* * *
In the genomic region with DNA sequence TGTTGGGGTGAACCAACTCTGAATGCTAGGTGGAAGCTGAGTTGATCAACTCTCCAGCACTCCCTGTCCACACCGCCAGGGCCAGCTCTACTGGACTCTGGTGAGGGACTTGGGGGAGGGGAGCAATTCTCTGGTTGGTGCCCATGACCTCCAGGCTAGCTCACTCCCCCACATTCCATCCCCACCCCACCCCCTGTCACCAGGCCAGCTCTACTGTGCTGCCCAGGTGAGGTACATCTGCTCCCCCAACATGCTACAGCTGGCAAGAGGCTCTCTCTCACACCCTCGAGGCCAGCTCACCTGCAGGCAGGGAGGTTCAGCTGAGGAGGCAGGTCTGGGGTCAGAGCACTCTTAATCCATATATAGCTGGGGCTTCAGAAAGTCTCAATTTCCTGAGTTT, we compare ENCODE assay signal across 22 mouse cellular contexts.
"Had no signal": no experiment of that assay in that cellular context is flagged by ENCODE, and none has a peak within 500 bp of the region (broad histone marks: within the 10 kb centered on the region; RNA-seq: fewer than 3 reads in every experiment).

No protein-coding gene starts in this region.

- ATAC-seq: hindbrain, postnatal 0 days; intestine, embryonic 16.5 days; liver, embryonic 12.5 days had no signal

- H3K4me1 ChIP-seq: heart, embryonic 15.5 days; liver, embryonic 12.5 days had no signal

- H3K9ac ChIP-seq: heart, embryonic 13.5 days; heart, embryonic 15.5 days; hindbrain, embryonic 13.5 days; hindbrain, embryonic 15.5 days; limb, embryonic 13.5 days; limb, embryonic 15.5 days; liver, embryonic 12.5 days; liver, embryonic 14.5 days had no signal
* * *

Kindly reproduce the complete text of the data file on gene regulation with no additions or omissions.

In the genomic region with DNA sequence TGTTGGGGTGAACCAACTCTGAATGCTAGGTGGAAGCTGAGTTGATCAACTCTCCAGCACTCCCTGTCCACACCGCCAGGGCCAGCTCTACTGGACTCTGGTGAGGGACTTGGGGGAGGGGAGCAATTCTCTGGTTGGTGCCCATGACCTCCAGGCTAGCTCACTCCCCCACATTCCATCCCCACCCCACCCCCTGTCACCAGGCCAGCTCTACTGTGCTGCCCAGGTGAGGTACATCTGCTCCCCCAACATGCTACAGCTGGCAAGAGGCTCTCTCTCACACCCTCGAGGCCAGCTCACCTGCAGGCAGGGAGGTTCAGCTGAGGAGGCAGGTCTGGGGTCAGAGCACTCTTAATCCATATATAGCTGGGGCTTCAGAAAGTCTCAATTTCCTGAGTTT, we compare ENCODE assay signal across 22 mouse cellular contexts.
"Had no signal": no experiment of that assay in that cellular context is flagged by ENCODE, and none has a peak within 500 bp of the region (broad histone marks: within the 10 kb centered on the region; RNA-seq: fewer than 3 reads in every experiment).

No protein-coding gene starts in this region.

- ATAC-seq: hindbrain, postnatal 0 days; intestine, embryonic 16.5 days; liver, embryonic 12.5 days had no signal

- H3K4me1 ChIP-seq: heart, embryonic 15.5 days; liver, embryonic 12.5 days had no signal

- H3K9ac ChIP-seq: heart, embryonic 13.5 days; heart, embryonic 15.5 days; hindbrain, embryonic 13.5 days; hindbrain, embryonic 15.5 days; limb, embryonic 13.5 days; limb, embryonic 15.5 days; liver, embryonic 12.5 days; liver, embryonic 14.5 days had no signal